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Price wars intensify in ride-sharing sector

By CHENG YU | China Daily | Updated: 2018-01-06 10:18

A mobile phone user shows the app icons of the taxi-hailing and car-service Didi Chuxing (left), and Meituan Dache, the car-hailing service of China's largest online and on-demand delivery platform Meituan-Dianping, on his smartphone in Beijing, Jan 3, 2018. [Photo/IC]

Meituan-Dianping enters fray with services in seven Chinese cities

Chinese group-buying and dining information platform Meituan-Dianping has launched its ride-hailing services in seven cities along with a series of tempting policies, making no secret of its strong desire to challenge Didi Chuxing and others in the country's burgeoning ride-hailing market.

To attract more potential users, the company is offering customers three coupons of 13 yuan ($2) each, which equals to the flag-down fare of a taxi in China. Drivers who join the platform early can also avoid commission charges and keep the entire earnings for the first three months.

Such tantalizing subsidies are set to intensify the cutthroat competition and price war in the Chinese ride-hailing market, with incentives being the trump card for firms to grow user numbers. According to analysts, the scenario is akin to the competition seen in 2015 when major players such as Didi Chuxing, Uber Technologies Inc, Shenzhou Zhuanche and Yidao Yongche, poured billions of dollars on subsidies.

Meituan-Dianping started small-scale trial operations of its services in Nanjing since February last year and has spent around 600 million yuan on subsidies within 10 months. Drivers will be awarded 60 yuan if they finish eight orders a day and 150 yuan for 20 orders, which will help drivers gain at least an extra 1,800 yuan every month.

Direct subsidies are not the only incentives being offered to users and drivers. Yidao Yongche, a premium Chinese ride-sharing company, has returned to the competition by lowering commission charges in seven cities from 21 percent to 5 percent.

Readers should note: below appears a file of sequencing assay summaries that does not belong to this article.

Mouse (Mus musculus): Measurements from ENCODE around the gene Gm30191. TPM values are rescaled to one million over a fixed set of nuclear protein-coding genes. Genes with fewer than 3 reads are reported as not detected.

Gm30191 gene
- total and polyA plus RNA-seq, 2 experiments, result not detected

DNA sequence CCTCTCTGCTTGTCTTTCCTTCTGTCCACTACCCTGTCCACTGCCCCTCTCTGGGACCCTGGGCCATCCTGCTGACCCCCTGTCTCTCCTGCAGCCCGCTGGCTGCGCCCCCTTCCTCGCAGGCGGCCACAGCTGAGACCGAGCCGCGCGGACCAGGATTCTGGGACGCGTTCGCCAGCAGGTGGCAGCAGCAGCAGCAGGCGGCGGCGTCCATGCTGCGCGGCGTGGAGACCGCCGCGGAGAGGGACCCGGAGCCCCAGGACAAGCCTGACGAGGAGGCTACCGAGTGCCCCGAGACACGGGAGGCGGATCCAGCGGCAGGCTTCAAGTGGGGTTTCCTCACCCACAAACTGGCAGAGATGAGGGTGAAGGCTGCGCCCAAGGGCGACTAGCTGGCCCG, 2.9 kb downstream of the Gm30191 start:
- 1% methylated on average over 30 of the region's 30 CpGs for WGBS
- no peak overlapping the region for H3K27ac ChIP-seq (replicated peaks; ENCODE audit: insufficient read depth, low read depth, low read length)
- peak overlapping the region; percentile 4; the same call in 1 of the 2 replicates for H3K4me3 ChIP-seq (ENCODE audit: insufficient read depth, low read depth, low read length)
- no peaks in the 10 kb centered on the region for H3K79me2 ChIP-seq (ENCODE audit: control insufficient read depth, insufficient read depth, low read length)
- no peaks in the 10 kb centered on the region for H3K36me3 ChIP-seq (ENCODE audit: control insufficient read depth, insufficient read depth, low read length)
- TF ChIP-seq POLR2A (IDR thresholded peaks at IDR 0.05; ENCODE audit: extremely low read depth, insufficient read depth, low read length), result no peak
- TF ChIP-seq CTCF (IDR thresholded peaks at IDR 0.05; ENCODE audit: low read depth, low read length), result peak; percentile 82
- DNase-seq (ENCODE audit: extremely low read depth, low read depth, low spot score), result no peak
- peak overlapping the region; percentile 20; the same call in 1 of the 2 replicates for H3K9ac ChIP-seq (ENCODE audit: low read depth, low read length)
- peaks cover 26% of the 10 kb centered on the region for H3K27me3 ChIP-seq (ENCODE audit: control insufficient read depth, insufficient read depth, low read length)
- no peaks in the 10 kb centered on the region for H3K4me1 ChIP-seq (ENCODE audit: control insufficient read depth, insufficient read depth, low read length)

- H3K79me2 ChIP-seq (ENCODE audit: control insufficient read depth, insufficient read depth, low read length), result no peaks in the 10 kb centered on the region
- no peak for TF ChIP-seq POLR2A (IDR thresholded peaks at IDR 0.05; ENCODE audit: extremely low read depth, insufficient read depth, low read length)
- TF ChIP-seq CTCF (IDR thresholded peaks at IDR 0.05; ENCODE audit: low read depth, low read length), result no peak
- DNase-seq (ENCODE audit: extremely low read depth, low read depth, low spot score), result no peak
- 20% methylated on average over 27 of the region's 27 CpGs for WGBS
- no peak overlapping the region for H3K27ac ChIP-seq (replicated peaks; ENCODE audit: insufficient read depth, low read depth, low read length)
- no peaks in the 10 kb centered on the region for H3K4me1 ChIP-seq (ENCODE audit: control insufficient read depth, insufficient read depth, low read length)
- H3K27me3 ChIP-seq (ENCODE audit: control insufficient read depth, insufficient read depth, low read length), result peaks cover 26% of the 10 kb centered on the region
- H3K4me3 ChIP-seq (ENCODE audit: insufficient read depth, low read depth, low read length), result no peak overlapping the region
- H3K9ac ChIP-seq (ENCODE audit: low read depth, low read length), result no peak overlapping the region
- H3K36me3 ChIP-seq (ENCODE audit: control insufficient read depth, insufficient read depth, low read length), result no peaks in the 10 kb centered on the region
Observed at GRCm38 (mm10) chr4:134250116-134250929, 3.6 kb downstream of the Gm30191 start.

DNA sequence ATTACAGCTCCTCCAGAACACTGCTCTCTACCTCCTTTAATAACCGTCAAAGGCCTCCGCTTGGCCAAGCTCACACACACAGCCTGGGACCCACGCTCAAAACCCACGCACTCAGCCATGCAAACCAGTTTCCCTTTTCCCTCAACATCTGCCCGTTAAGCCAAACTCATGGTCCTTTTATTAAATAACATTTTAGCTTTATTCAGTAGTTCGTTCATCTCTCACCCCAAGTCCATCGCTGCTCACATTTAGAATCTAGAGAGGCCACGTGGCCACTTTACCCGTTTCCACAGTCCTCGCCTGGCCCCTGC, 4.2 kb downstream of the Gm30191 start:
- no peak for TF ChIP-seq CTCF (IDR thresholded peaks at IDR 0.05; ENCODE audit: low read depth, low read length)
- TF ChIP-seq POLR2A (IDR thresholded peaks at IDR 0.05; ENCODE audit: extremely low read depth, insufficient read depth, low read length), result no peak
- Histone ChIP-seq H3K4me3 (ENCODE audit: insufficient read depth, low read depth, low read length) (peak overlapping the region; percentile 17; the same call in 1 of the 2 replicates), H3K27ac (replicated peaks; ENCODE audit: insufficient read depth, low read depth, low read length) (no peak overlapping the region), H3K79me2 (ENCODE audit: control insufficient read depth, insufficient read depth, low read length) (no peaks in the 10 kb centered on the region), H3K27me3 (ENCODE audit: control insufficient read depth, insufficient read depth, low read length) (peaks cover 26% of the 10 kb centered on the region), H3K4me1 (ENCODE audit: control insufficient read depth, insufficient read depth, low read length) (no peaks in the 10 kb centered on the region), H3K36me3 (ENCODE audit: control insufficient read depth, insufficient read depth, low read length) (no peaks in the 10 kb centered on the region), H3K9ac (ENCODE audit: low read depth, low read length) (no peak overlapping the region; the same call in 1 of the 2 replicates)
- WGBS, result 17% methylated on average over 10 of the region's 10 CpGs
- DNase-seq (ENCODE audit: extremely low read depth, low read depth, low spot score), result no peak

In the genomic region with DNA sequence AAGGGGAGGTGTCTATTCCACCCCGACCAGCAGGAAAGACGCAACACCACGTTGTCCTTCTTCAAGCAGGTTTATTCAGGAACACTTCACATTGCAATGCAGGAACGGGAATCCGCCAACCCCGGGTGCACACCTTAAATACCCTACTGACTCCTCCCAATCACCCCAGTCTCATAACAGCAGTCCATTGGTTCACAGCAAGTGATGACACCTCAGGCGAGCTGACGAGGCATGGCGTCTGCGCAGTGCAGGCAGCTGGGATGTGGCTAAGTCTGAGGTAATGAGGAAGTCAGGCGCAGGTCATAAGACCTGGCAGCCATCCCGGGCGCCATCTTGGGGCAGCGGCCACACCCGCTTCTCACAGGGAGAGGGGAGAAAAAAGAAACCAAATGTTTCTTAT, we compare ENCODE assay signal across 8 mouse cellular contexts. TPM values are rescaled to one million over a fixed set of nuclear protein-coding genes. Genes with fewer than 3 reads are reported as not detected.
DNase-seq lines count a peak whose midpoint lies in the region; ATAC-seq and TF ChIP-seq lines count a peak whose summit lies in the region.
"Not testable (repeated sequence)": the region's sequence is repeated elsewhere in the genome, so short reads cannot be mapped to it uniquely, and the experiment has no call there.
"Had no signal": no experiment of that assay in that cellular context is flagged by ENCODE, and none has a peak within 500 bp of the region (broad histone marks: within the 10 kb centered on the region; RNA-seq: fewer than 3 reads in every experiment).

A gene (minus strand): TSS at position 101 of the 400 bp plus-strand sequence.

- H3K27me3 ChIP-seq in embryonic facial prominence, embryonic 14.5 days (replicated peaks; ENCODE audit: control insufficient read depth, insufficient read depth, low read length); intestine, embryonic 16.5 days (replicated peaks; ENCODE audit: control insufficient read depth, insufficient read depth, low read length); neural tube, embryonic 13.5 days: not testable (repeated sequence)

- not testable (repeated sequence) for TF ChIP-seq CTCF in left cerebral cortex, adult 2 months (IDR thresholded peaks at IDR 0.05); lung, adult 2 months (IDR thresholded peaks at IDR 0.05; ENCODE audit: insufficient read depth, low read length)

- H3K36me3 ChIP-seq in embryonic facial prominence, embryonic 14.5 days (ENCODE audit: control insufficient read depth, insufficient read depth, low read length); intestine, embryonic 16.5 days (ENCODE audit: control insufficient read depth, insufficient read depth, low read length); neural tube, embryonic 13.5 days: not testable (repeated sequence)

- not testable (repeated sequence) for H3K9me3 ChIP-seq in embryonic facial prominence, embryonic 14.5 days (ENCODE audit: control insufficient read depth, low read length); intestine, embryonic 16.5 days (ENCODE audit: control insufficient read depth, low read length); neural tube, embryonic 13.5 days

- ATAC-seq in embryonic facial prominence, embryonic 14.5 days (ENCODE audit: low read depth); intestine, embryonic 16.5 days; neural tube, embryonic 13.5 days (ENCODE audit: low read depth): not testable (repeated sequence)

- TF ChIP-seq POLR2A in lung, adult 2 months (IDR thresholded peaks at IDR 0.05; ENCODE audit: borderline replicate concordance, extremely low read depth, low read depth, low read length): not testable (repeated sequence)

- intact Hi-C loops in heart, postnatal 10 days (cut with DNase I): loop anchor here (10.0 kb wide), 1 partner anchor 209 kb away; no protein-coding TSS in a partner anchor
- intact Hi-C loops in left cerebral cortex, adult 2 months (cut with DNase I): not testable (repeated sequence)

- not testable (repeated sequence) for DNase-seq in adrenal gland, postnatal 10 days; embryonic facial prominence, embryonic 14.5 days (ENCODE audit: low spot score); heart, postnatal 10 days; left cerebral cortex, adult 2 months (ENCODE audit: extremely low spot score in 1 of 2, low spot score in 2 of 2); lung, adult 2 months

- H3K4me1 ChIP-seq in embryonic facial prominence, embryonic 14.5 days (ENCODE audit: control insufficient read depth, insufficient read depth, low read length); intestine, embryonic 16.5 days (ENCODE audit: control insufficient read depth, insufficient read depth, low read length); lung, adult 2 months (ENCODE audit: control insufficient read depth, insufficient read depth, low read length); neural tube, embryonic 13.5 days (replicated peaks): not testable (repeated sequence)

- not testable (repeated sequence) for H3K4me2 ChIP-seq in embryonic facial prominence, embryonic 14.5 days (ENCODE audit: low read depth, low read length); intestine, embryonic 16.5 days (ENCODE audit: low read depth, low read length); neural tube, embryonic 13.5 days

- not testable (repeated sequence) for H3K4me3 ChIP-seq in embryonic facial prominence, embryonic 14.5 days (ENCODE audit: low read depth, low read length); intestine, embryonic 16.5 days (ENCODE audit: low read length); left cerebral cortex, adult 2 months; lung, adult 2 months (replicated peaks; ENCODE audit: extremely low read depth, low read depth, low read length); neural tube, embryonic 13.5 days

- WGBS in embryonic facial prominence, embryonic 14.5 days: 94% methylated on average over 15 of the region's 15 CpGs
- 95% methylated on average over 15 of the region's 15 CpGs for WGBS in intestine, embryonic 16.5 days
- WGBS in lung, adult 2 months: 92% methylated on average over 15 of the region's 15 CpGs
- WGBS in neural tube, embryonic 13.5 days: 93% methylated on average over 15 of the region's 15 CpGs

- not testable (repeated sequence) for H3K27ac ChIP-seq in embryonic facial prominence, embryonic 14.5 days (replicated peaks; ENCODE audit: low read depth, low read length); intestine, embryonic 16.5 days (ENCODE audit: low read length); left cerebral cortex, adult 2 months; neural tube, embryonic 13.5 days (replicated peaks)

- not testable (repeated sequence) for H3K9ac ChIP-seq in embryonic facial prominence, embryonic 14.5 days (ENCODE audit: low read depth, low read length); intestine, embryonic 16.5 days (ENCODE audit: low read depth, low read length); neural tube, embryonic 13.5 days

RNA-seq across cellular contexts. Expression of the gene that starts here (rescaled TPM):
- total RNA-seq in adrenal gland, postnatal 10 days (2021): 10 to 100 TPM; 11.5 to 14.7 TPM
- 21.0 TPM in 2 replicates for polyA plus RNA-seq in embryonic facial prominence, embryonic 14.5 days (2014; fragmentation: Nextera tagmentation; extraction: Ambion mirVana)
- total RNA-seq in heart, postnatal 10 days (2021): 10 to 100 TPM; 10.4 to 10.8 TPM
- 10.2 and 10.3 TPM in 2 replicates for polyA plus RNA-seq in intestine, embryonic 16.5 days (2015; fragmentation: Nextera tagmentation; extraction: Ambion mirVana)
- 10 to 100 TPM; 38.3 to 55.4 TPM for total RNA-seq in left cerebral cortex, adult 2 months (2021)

"Spending money can bring some profits to customers and drivers, but in the long term it is not a sustainable way," said Li Yi, chief researcher at the internet research center of Shanghai Academy of Social Sciences. "China's ride-hailing market is entering the second phase of development. The market will become more rational in the end."

According to a report from Jiguang, a data service provider, Didi Chuxing, with a penetration rate of 11.3 percent, ranked first in the Chinese ride-hailing services sector in the third quarter of 2017, followed by Shenzhou Zhuanche, the chauffeured service of UCAR Inc, with a penetration rate of 1.16 percent.

By virtue of its unassailable position, Didi seems to be unruffled in this round of "price wars". "If you want war, you will get war," said Cheng Wei, the co-founder and CEO of Didi in a recent interview with Caijing, a prominent business magazine.

"From Kuaidi to Uber China, we have brought down countless rivals," he said. "We have a bright future ... Meituan-Dianping is not the weakest, nor the strongest either."

Wang Xiaofeng, a senior analyst with research firm Forrester, said: "Didi Chuxing is still the leader in the Chinese ride-hailing market and it is not easy for others to dislodge it from that position in a short time. It is hard to say whether Meituan-Dianping has the required credentials to surpass the former."

"To win market share, user experience is still an important factor. Currently in China, supply is still short of demand. Those who provide more resources at less cost will become competitive and the ones that offer better services will be more used by customers," she added.

Meituan-Dianping will start services in Beijing, Shanghai, Chengdu, Hangzhou, Wenzhou, Fuzhou and Xiamen as soon as it collects 200,000 customers or drivers' clicks of support each, which, as of 6 pm on Friday, had edged up to 85 percent in Beijing.

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